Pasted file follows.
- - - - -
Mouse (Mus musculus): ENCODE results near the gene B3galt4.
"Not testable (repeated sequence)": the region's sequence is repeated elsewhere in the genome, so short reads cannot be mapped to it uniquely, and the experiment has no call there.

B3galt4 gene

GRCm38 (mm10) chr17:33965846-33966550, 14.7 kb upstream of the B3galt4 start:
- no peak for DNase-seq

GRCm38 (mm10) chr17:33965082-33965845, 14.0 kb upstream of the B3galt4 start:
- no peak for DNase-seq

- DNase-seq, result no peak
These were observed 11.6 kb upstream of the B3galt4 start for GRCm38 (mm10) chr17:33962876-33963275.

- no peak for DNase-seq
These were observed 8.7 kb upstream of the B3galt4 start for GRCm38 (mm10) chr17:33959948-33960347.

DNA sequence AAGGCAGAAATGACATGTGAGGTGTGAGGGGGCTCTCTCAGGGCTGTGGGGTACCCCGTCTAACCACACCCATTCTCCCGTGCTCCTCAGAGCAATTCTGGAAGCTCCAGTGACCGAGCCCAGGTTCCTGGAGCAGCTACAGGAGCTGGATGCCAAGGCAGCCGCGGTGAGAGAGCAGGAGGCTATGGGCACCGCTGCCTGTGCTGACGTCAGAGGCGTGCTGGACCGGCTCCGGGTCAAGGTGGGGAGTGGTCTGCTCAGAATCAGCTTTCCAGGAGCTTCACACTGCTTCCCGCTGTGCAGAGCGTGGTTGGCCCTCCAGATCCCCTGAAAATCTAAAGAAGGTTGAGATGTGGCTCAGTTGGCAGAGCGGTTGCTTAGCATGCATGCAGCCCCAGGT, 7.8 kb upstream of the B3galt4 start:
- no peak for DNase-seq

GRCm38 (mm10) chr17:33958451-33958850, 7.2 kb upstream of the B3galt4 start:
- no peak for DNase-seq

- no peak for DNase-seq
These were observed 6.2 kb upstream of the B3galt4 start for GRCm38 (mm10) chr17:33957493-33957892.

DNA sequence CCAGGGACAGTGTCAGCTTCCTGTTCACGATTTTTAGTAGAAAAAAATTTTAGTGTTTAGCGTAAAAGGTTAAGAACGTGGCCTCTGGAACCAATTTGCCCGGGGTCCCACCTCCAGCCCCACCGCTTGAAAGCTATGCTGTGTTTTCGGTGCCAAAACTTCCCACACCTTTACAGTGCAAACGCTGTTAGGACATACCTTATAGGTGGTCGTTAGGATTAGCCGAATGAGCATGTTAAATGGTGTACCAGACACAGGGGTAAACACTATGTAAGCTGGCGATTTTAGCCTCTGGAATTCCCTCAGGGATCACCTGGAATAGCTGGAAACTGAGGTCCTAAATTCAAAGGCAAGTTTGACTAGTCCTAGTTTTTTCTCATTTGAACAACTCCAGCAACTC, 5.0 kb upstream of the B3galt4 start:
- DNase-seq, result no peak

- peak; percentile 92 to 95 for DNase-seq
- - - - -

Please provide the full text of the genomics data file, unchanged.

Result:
Mouse (Mus musculus): ENCODE results near the gene B3galt4.
"Not testable (repeated sequence)": the region's sequence is repeated elsewhere in the genome, so short reads cannot be mapped to it uniquely, and the experiment has no call there.

B3galt4 gene

GRCm38 (mm10) chr17:33965846-33966550, 14.7 kb upstream of the B3galt4 start:
- no peak for DNase-seq

GRCm38 (mm10) chr17:33965082-33965845, 14.0 kb upstream of the B3galt4 start:
- no peak for DNase-seq

- DNase-seq, result no peak
These were observed 11.6 kb upstream of the B3galt4 start for GRCm38 (mm10) chr17:33962876-33963275.

- no peak for DNase-seq
These were observed 8.7 kb upstream of the B3galt4 start for GRCm38 (mm10) chr17:33959948-33960347.

DNA sequence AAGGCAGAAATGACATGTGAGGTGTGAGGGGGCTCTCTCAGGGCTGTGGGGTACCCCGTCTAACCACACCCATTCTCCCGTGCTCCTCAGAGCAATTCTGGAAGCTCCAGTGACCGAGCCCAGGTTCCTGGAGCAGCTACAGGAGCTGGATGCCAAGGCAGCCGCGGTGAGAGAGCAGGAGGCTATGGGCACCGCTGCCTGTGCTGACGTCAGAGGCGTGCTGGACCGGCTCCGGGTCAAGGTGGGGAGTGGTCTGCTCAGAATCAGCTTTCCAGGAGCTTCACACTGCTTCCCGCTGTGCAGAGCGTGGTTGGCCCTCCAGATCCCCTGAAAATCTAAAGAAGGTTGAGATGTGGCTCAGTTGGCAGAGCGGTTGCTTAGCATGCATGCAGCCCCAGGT, 7.8 kb upstream of the B3galt4 start:
- no peak for DNase-seq

GRCm38 (mm10) chr17:33958451-33958850, 7.2 kb upstream of the B3galt4 start:
- no peak for DNase-seq

- no peak for DNase-seq
These were observed 6.2 kb upstream of the B3galt4 start for GRCm38 (mm10) chr17:33957493-33957892.

DNA sequence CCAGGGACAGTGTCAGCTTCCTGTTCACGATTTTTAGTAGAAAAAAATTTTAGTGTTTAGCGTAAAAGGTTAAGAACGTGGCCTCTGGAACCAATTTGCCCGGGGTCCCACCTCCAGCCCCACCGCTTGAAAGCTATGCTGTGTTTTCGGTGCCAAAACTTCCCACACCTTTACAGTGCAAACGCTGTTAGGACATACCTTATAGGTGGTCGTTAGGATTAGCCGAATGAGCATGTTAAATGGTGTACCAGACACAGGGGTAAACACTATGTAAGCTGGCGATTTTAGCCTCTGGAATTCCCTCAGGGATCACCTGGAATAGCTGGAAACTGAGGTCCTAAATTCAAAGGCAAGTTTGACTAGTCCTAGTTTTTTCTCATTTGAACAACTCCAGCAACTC, 5.0 kb upstream of the B3galt4 start:
- DNase-seq, result no peak

- peak; percentile 92 to 95 for DNase-seq